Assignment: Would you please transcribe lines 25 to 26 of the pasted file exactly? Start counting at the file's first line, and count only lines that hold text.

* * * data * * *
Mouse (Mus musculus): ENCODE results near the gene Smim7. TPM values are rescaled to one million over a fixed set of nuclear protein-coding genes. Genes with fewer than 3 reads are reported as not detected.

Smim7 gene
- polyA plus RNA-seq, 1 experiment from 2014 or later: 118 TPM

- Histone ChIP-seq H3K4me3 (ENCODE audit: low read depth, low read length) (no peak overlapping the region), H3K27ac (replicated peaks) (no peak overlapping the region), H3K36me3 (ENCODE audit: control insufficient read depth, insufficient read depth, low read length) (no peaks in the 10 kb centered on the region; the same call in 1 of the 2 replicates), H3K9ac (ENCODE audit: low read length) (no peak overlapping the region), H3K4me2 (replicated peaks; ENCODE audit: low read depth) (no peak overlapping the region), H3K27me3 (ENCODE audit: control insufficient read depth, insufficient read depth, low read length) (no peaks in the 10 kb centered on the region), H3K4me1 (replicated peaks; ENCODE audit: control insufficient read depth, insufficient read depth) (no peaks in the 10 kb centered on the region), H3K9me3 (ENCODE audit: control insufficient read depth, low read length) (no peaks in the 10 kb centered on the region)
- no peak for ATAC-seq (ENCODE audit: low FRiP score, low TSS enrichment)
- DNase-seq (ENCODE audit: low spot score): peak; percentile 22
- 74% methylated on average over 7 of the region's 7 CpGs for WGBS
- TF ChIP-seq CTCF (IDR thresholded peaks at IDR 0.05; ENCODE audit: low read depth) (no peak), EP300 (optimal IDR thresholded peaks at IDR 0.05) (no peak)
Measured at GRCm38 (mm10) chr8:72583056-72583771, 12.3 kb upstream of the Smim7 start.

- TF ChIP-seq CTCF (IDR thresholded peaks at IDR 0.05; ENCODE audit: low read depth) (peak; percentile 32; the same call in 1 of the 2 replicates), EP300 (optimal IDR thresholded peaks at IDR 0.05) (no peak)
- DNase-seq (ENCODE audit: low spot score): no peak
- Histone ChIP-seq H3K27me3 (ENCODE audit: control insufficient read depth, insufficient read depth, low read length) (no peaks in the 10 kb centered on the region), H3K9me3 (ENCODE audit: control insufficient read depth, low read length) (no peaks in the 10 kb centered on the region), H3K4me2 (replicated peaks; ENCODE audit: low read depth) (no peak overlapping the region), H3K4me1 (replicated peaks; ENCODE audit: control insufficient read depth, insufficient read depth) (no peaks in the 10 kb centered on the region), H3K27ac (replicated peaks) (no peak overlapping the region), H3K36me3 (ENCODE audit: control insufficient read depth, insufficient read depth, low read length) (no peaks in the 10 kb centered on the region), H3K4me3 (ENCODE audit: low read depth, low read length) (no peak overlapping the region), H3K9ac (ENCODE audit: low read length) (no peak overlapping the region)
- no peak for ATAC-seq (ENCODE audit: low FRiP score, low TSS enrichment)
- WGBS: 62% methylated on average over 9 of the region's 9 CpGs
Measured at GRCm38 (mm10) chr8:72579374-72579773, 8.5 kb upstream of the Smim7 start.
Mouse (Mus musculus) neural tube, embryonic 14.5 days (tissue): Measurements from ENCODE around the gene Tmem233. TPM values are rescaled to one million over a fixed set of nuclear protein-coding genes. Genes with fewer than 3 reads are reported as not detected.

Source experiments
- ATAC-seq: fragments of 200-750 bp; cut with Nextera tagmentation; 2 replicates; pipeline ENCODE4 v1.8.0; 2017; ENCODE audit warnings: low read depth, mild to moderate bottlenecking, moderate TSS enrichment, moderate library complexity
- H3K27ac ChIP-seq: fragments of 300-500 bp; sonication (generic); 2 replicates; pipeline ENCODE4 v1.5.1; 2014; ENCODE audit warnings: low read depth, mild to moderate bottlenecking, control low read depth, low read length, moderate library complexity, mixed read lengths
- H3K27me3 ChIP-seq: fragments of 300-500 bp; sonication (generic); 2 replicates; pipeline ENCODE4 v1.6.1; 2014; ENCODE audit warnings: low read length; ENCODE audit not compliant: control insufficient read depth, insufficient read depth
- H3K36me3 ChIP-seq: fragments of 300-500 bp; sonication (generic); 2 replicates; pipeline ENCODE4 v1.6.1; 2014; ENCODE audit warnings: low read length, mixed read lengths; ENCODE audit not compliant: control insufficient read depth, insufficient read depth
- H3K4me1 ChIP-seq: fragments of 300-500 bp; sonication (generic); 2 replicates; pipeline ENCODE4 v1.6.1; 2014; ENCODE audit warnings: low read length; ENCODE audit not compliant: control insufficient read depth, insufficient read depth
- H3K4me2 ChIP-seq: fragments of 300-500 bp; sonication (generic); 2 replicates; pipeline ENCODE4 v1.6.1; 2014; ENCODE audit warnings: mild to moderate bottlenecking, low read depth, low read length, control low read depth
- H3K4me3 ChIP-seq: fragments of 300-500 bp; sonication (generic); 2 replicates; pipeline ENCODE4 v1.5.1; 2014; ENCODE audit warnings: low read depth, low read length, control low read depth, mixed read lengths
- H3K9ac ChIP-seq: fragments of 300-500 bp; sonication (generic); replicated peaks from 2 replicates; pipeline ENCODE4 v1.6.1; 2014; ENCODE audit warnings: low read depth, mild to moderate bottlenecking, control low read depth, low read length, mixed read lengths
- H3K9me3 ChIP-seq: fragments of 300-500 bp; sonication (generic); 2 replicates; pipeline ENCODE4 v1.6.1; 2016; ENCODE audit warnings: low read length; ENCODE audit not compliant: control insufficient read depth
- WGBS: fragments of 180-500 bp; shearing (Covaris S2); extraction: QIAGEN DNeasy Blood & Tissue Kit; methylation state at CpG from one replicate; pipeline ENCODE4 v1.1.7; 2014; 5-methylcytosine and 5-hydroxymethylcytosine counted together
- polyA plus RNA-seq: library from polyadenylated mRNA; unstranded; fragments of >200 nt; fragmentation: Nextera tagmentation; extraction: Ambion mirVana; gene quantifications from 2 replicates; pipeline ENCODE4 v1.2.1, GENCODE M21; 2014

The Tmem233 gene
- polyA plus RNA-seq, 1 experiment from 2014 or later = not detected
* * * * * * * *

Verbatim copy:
- H3K9ac ChIP-seq: fragments of 300-500 bp; sonication (generic); replicated peaks from 2 replicates; pipeline ENCODE4 v1.6.1; 2014; ENCODE audit warnings: low read depth, mild to moderate bottlenecking, control low read depth, low read length, mixed read lengths
- H3K9me3 ChIP-seq: fragments of 300-500 bp; sonication (generic); 2 replicates; pipeline ENCODE4 v1.6.1; 2016; ENCODE audit warnings: low read length; ENCODE audit not compliant: control insufficient read depth